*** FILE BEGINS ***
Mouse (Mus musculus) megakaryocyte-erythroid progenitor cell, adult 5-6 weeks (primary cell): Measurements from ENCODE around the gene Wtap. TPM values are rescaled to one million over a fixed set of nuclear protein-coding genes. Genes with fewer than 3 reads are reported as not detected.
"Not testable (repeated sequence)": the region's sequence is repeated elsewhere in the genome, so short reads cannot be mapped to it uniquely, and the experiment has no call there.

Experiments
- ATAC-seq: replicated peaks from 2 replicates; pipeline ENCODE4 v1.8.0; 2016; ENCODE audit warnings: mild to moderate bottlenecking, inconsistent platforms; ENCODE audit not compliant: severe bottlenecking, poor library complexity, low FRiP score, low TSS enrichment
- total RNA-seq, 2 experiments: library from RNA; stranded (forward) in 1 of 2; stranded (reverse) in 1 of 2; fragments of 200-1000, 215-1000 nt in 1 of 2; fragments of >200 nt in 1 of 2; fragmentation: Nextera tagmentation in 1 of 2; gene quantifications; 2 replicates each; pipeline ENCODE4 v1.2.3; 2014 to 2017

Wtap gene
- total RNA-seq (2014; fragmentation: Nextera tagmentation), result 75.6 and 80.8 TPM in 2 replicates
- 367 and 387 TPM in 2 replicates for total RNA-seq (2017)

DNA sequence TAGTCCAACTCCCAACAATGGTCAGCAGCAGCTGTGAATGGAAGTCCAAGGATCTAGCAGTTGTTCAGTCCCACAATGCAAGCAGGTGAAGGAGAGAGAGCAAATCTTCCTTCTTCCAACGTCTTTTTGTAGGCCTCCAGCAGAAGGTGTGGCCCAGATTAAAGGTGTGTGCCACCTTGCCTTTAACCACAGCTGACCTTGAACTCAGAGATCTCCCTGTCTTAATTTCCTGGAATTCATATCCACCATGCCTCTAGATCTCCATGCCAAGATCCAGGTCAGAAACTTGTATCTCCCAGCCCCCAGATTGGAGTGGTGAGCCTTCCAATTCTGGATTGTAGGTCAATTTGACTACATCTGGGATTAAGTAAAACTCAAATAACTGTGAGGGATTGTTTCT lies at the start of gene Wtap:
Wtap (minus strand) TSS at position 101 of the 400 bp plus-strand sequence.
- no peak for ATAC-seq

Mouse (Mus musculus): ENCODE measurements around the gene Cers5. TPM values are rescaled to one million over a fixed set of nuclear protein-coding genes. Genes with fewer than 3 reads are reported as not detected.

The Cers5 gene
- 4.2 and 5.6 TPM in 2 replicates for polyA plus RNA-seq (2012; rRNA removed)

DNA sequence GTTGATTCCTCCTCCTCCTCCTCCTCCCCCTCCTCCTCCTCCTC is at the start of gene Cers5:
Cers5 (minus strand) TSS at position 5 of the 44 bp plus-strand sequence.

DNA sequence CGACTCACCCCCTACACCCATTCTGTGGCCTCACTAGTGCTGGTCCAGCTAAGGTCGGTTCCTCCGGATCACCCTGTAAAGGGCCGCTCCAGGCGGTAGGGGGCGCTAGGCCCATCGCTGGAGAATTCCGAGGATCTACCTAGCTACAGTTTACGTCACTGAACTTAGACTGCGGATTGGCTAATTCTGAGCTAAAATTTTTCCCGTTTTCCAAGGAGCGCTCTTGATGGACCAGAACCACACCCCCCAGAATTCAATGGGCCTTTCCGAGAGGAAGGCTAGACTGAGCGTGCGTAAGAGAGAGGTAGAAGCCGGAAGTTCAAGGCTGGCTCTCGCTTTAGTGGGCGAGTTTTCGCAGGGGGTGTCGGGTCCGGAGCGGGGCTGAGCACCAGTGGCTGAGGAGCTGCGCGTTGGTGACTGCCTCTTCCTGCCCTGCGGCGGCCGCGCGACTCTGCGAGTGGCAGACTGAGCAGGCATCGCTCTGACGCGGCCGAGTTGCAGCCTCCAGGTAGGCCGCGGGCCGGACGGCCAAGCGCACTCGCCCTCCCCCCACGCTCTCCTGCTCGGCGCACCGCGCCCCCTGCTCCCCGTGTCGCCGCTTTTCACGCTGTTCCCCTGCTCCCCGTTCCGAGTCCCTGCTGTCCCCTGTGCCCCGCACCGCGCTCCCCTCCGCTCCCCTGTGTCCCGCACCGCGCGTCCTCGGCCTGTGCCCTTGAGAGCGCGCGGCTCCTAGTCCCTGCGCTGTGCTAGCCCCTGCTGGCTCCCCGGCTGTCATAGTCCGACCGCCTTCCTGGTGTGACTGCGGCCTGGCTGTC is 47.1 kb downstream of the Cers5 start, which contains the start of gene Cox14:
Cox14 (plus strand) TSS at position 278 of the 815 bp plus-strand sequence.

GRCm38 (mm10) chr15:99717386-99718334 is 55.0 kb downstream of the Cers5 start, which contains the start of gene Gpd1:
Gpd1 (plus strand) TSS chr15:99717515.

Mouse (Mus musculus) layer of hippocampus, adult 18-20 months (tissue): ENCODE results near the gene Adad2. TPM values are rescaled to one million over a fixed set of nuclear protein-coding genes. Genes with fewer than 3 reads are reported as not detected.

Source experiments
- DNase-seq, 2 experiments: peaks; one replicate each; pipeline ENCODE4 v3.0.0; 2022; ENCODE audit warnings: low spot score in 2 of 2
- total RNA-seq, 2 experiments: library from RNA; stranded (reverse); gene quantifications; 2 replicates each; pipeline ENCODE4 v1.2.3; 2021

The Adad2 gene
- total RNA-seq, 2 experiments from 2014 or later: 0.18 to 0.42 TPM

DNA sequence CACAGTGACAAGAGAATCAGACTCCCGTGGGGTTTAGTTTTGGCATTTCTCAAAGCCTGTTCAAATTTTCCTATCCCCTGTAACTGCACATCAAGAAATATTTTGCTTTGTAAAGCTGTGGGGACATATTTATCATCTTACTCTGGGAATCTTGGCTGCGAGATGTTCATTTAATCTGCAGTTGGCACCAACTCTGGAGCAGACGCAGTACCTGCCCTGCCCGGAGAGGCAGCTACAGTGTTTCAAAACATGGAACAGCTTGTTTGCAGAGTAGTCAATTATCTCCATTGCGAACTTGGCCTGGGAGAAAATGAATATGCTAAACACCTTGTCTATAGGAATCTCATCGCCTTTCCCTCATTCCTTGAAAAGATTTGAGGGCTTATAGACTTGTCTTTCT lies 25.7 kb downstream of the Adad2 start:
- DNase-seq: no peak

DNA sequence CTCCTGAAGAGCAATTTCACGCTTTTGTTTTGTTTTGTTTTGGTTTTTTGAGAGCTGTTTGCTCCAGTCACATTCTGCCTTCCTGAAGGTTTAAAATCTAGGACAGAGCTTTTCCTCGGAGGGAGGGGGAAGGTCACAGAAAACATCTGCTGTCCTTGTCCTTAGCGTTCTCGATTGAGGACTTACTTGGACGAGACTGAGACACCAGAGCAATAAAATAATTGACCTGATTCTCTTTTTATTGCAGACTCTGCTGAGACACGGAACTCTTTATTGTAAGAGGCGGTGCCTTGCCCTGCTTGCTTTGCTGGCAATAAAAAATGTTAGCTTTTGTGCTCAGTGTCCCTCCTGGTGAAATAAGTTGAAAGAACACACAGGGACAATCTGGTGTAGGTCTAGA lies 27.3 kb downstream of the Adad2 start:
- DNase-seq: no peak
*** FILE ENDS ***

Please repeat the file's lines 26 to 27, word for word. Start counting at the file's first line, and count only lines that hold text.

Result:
- total RNA-seq, 2 experiments from 2014 or later: 0.18 to 0.42 TPM

DNA sequence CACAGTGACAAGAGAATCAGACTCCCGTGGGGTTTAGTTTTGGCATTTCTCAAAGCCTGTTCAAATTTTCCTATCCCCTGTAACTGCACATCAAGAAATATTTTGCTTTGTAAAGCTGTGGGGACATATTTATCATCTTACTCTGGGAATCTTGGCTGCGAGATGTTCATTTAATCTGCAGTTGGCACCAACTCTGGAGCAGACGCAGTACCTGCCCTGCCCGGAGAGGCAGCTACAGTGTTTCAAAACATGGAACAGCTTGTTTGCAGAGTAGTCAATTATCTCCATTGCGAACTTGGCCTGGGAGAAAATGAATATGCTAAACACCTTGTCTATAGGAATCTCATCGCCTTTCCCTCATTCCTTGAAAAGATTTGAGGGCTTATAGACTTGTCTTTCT lies 25.7 kb downstream of the Adad2 start: